• An application Causality Defining causality Statistical inference Potential outcomes Causal inferenceAssumptions of the Neyman model The Neyman urn model involves several assumptions: As-if Random: Units are sampled at random from the study group and assigned to treatment or control Non-Interference/SUTVA: Each unit’s outcome depends only on its treatment assignment (and not on the assignment of other units) (Analogue to regression models: Unit i’s response depends on i’s covariate values and error term). Exclusion restriction: Treatment assignment only affects outcomes through treatment receipt N.B.: As we will see, these are also assumptions of standard regression models, too Lecture Notes, Week 1 23/ 41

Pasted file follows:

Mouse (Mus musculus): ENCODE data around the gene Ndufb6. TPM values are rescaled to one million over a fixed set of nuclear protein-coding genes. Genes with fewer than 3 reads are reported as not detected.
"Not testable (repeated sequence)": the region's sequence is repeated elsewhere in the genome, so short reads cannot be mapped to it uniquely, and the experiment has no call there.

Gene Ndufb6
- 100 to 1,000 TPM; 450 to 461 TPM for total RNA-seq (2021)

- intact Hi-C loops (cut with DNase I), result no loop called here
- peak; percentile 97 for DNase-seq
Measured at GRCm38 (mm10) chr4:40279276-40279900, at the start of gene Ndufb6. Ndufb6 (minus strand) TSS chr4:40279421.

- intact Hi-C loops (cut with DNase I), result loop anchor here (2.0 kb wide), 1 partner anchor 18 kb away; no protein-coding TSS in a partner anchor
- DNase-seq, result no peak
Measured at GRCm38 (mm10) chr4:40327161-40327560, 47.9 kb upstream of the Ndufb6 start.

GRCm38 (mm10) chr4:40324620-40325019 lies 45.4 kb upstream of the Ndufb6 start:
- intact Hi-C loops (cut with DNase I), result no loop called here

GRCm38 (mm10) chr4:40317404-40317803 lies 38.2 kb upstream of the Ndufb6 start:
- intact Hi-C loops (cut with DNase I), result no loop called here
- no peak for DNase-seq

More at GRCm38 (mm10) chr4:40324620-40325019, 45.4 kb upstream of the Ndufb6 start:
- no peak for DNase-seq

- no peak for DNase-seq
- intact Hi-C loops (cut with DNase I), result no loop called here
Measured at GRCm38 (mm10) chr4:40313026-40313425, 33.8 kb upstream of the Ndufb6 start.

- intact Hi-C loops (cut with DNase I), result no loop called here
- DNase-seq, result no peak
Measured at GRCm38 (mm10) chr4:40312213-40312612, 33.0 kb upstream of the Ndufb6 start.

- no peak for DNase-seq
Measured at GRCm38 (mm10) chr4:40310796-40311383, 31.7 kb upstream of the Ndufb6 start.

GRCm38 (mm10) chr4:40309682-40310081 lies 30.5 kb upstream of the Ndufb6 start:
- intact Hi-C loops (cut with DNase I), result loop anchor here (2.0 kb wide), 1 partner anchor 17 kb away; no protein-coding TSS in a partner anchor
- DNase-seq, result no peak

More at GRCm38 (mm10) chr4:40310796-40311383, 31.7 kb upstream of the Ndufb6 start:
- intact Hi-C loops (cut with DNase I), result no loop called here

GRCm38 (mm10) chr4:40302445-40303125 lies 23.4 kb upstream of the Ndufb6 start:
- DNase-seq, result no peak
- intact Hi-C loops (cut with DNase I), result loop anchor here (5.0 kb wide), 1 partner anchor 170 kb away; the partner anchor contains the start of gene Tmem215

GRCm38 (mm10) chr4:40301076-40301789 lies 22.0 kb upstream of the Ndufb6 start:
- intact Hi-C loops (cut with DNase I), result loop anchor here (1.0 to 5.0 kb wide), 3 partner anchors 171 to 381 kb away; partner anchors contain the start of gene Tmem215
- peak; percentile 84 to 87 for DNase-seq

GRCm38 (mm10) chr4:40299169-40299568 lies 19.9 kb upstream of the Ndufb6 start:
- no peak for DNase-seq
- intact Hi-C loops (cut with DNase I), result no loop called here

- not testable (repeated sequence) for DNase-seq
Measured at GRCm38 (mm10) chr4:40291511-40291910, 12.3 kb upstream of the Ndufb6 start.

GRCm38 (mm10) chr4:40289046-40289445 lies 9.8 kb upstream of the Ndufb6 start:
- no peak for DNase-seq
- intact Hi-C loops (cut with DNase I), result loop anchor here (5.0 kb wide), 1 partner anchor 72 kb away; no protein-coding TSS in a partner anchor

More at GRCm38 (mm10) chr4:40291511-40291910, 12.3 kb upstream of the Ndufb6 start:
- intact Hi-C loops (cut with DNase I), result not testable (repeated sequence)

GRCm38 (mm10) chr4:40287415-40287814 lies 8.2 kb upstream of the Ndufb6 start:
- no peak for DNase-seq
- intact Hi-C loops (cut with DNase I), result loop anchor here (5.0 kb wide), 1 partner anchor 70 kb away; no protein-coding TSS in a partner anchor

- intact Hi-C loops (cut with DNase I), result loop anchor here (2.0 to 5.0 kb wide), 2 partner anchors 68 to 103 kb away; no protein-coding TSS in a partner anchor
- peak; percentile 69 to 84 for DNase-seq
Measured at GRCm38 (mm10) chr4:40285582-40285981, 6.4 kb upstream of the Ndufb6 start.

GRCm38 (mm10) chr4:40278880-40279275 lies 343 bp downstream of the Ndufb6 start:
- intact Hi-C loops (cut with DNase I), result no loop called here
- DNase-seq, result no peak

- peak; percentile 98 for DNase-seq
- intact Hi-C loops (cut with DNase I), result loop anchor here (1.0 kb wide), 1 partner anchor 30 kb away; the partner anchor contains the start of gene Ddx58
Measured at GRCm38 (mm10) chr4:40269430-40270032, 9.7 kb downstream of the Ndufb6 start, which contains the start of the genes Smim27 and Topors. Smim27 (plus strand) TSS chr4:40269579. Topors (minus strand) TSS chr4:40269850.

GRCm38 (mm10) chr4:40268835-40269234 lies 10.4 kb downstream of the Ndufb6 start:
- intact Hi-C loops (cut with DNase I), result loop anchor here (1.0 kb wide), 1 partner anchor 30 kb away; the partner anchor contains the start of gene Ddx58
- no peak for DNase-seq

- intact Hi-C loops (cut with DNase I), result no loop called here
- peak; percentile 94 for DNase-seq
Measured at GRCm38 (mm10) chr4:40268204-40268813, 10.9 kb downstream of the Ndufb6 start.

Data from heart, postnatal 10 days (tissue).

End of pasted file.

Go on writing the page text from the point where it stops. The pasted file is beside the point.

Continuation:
• An application Causality Defining causality Statistical inference Potential outcomes Causal inferenceAssumptions of the Neyman model The Neyman urn model involves several assumptions: As-if Random: Units are sampled at random from the study group and assigned to treatment or control Non-Interference/SUTVA: Each unit’s outcome depends only on its treatment assignment (and not on the assignment of other units) (Analogue to regression models: Unit i’s response depends on i’s covariate values and error term). Exclusion restriction: Treatment assignment only affects outcomes through treatment receipt N.B.: As we will see, these are also assumptions of standard regression models, too Important questions: how can the validity of these assumptions be probed? Lecture Notes, Week 1 23/ 41